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Silchester Players - Wyrd Sisters

12th to 13th and 19th to 20th October 2012.

Review from the Newbury Weekly News.

Wyrdly wonderful

Silchester Players: Wyrd Sisters, at Silchester Village Hall, on Friday, October 12, Saturday, October 13, Friday, October 19 and Saturday, October 20

Silchester Players picked a fascinating play in Terry Pratchett's comedy Wyrd Sisters.

A parody of Shakespeare's stage works, there are all sorts of things bubbling away under the surface of the plot. Bubbling is actually a good word, as much of the action includes the three witches, played with good comic timing and well integrated speech patterns, by Lynn Davis, Jill Gillett and Anita Hatch, with the cauldron on the go and echoes of "When shall we three meet again?".

References to Macbeth are fairly frequent, with "Is this a dagger I see before me?" and the bit about "Who would have thought the old man would have so much blood in him" worked neatly into the text. Not just the Scottish play though, oh no; the ghost of the dead king from Hamlet, along with the 'play within a play' and chunks of King Lear with Duke Felmet, played with assurance and a touch of humour by Nick Lock, gradually becoming completely mad with only his Fool, Brian Gillett, to support him - and even he deserts him at the end for his girlfriend, one of the witches.

Well, it's all happening! Mari Fleming as Lady Felmet was suitably sinister. The plot is quite involved and not easily summarised so I will just say that Duke Felmet murders King Verence alter his wife persuades him to do so and the three witches hand the surviving child, the rightful king, to a group of strolling players. Destiny, of course, requires the child to grow up and seek his rightful place. It is what happens along the way that makes this unusual comedy so entertaining.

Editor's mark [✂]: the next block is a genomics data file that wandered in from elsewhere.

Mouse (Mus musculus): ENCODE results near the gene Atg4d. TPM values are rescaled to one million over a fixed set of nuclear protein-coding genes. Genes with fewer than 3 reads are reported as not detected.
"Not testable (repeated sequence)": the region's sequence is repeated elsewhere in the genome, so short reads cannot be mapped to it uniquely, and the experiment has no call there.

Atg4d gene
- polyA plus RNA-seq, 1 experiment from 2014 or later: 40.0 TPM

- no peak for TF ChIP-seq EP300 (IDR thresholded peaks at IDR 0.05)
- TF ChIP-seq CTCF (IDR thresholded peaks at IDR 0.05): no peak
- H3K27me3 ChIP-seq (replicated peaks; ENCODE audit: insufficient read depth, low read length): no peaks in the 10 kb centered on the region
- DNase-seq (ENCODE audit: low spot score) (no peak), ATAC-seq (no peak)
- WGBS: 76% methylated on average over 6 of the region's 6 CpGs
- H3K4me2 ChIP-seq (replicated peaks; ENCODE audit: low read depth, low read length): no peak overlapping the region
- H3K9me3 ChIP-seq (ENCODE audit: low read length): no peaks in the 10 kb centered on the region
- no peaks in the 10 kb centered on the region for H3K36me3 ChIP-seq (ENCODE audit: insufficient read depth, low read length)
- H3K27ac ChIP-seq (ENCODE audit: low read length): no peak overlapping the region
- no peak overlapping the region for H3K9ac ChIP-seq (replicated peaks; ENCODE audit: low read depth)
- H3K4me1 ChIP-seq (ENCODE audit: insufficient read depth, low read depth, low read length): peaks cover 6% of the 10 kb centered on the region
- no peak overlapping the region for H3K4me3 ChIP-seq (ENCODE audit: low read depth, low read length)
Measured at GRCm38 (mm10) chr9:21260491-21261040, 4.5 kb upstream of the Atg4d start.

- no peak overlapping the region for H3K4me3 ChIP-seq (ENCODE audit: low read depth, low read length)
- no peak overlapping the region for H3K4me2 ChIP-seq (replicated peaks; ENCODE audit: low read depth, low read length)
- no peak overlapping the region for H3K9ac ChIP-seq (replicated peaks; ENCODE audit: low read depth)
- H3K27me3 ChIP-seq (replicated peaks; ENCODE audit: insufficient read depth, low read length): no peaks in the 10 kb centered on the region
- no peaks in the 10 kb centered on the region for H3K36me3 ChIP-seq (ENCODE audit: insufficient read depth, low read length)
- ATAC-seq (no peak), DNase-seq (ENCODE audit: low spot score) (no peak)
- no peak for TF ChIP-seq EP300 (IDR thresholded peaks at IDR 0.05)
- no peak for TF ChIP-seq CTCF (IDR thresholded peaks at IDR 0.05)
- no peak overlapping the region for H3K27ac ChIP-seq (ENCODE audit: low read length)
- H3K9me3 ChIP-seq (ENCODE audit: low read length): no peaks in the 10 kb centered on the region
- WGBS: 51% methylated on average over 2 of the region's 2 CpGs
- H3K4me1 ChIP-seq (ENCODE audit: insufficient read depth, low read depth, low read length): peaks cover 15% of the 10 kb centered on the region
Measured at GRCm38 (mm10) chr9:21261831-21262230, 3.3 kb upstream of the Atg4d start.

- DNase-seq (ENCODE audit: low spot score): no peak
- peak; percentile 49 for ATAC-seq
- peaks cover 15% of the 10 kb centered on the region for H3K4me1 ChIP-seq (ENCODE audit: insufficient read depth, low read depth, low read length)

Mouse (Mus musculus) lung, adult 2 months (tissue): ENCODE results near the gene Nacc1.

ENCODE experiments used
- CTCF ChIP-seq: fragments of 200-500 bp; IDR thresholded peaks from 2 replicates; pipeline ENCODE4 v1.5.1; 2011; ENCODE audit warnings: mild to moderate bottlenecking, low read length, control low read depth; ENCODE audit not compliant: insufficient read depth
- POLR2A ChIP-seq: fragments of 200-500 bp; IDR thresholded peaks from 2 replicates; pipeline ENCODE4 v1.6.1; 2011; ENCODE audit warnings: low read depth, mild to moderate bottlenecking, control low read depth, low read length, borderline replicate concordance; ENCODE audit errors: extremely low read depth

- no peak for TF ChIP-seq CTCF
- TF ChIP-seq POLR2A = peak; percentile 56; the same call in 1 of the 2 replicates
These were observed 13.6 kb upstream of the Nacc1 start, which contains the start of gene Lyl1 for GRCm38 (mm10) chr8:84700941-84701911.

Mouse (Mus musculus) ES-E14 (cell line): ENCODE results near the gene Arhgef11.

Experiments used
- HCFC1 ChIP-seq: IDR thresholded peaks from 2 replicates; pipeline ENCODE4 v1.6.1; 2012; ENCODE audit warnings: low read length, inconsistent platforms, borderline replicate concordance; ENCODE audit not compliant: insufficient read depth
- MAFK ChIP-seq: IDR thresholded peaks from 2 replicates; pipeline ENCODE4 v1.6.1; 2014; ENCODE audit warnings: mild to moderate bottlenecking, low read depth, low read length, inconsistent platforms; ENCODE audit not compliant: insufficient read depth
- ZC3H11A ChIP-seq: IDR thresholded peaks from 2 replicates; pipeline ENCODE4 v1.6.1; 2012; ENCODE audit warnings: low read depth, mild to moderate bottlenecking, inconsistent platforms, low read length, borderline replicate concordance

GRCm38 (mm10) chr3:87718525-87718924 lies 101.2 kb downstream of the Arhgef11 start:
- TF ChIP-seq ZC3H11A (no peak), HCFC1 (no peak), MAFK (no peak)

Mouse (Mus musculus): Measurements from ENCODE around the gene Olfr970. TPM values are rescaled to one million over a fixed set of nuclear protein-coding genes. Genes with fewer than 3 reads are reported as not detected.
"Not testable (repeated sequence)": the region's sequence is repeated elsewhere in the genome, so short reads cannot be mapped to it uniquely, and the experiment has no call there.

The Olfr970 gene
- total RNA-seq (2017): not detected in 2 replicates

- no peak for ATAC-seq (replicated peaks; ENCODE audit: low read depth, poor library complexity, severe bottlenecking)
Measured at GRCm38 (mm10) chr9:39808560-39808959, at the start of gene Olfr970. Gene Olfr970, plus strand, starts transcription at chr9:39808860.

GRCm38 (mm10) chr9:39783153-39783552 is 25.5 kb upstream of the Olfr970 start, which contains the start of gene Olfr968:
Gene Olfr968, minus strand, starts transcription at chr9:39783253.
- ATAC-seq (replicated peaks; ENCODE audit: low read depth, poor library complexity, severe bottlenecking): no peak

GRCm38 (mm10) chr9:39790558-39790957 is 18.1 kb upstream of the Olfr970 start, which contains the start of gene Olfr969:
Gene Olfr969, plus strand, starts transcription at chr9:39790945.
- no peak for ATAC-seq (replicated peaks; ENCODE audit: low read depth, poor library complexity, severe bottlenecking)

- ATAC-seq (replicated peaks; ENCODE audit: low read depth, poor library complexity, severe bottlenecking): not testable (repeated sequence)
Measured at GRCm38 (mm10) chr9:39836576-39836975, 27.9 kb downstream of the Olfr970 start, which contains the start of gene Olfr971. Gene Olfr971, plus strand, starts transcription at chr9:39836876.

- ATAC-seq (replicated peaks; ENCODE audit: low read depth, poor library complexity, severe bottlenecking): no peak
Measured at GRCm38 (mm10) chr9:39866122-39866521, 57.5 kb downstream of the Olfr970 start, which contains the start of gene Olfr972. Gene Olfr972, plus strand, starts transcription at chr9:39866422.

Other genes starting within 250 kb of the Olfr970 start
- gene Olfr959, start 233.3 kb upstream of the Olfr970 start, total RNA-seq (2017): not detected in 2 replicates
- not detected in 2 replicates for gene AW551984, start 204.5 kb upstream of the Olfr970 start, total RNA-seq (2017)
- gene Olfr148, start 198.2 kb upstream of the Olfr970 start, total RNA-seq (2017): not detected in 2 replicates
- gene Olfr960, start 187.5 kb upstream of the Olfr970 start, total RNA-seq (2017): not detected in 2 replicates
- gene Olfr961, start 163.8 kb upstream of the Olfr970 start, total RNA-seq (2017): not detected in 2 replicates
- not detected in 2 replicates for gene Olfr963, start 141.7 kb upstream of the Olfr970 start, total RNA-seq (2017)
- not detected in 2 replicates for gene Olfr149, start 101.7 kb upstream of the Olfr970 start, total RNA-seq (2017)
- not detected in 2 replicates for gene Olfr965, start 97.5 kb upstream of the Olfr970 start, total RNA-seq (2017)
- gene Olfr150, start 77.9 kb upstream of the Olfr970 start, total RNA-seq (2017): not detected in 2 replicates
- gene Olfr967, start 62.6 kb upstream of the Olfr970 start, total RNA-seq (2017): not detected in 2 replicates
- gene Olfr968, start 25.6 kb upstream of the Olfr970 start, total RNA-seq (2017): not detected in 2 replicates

A large cast played the two acts with very good acting throughout and if the long first act was a trifle static at times, I suspect that it will speed up in subsequent performances. As for the second act, it fairly zipped along and director Keith Graham did very well in the staging, pacing and attention to detail involved.

Foreground actors worked well with equal dedication from those in the background on the occasions when the stage was full of people. Positioning was almost always spot-on, with only one short sequence where four actors stood in a straight line but they were in front of a curtain and a bit limited for choice.

I can't end this review without praise for Beryl Oliver and Mandy Larby for their excellent costumes and the entire cast for producing striking sets. It was, in fact, a lively, highly entertaining production, with sound effects and well-controlled lighting, unlike a recent production in Bangor, where they had to alert the North Wales fire brigade.